Yachts and guns

The place to talk about personal defense, preparedness, and survival; both armed and unarmed.
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blackeagle603
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Re: Yachts and guns

Post by blackeagle603 » Sat Sep 23, 2017 7:33 pm

Those are probably Optimist class boats that you see...
Sabots...
"The Guncounter: More fun than a barrel of tattooed knife-fighting chain-smoking monkey butlers with drinking problems and excessive gambling debts!"

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Windy Wilson
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Re: Yachts and guns

Post by Windy Wilson » Sat Sep 23, 2017 10:31 pm

Yep, Sabots. Cat rigged, no way to trim sail, big enough for a man and a small boy, or two medium sized boys. Took two men to haul it down to the water from the parking lot.
My dad built a bunch of those for him and his friends. As each dad took his off the jig, he'd say something like, "I'll finish this at home, see you later!"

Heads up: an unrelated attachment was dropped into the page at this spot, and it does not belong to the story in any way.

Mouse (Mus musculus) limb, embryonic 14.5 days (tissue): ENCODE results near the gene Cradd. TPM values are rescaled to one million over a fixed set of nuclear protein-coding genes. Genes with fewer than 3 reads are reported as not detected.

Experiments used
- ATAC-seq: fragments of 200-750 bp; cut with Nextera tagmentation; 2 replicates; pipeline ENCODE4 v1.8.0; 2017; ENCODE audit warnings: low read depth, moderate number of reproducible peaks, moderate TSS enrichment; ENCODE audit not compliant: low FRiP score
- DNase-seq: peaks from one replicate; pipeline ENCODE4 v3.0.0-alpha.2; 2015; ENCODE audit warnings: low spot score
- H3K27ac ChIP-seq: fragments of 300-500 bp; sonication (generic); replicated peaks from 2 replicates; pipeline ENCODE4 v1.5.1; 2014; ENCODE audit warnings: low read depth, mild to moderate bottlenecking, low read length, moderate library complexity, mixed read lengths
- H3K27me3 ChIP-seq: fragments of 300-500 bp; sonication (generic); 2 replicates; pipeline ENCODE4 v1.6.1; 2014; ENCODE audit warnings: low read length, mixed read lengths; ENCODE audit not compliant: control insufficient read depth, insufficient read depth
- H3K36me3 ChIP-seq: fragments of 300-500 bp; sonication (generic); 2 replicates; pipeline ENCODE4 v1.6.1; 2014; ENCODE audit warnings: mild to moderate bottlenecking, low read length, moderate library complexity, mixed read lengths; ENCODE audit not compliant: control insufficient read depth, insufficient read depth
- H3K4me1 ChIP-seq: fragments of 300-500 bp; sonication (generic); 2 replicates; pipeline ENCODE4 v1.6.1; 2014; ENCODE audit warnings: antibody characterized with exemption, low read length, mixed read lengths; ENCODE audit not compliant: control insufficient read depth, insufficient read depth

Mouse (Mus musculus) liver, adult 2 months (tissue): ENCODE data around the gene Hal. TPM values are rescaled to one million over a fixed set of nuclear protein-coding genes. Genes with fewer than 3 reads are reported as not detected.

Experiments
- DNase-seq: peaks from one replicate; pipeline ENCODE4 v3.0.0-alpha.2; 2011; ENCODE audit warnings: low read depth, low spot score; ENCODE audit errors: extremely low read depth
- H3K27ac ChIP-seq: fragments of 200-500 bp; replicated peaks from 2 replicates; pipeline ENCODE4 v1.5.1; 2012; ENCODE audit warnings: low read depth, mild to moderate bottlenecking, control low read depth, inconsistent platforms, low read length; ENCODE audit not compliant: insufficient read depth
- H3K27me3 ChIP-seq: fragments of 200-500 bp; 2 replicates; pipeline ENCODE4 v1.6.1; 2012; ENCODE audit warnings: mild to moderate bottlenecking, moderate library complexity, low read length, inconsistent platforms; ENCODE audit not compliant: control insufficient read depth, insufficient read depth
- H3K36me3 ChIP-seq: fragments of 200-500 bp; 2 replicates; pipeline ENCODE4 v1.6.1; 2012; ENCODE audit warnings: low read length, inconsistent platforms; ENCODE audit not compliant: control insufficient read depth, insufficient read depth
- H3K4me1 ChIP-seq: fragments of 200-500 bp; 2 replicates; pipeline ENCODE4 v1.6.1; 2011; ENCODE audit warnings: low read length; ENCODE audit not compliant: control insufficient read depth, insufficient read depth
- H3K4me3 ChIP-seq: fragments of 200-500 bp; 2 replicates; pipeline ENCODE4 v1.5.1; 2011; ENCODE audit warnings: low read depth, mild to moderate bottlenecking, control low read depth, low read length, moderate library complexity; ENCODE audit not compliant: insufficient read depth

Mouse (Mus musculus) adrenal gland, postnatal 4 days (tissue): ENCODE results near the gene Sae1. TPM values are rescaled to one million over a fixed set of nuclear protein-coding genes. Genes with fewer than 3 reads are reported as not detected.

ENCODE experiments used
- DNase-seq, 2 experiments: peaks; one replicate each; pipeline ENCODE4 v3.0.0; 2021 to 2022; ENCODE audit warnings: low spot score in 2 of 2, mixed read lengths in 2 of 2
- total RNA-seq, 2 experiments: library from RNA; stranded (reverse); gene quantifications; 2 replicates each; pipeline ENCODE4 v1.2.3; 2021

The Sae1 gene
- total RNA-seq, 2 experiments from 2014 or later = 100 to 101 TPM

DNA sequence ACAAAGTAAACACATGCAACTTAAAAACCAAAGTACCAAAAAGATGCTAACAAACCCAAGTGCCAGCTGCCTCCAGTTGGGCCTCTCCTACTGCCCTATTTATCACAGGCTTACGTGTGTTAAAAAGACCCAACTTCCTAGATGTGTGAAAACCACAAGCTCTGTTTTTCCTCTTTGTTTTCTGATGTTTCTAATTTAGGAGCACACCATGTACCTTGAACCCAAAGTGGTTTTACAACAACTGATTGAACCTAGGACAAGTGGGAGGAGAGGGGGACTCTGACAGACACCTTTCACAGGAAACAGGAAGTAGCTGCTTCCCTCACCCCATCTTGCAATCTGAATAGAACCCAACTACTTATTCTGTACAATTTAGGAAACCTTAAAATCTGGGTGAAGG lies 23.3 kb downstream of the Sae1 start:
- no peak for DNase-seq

Except the school teacher and the commercial artist, each of whom told me individually at a later time that he knew he could never finish it on his own, so he stuck around to help Dad finish his, so he'd finish theirs. I remember sailing with them at Mother's Beach in Marina del Rey. Such scuzzy water, I felt sorry for Hoyle Schweitzer who was inventing a way to sail his windsurfer there about the same time (how close I was to stardom!).
The use of the word "but" usually indicates that everything preceding it in a sentence is a lie.
E.g.:
"I believe in Freedom of Speech, but". . .
"I support the Second Amendment, but". . .
--Randy

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Netpackrat
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Re: Yachts and guns

Post by Netpackrat » Sun Sep 24, 2017 10:26 am

Interesting, learn something new every day. Apparently the Sabot is another one-design class of similar size to the Opti, but rather than being a worldwide thing, they are mainly prevalent in SoCal, where they originated. The Sabot design is a few years older, and thus had time to get established in the local area, so the Optimist (which started on the east coast and is now a worldwide thing) has been slow to make inroads there. Per some of what I was just reading, the Sabot is somewhat more affordable since the pressure of national and international competition has inflated Opti costs a lot (at least if you want to be competitive).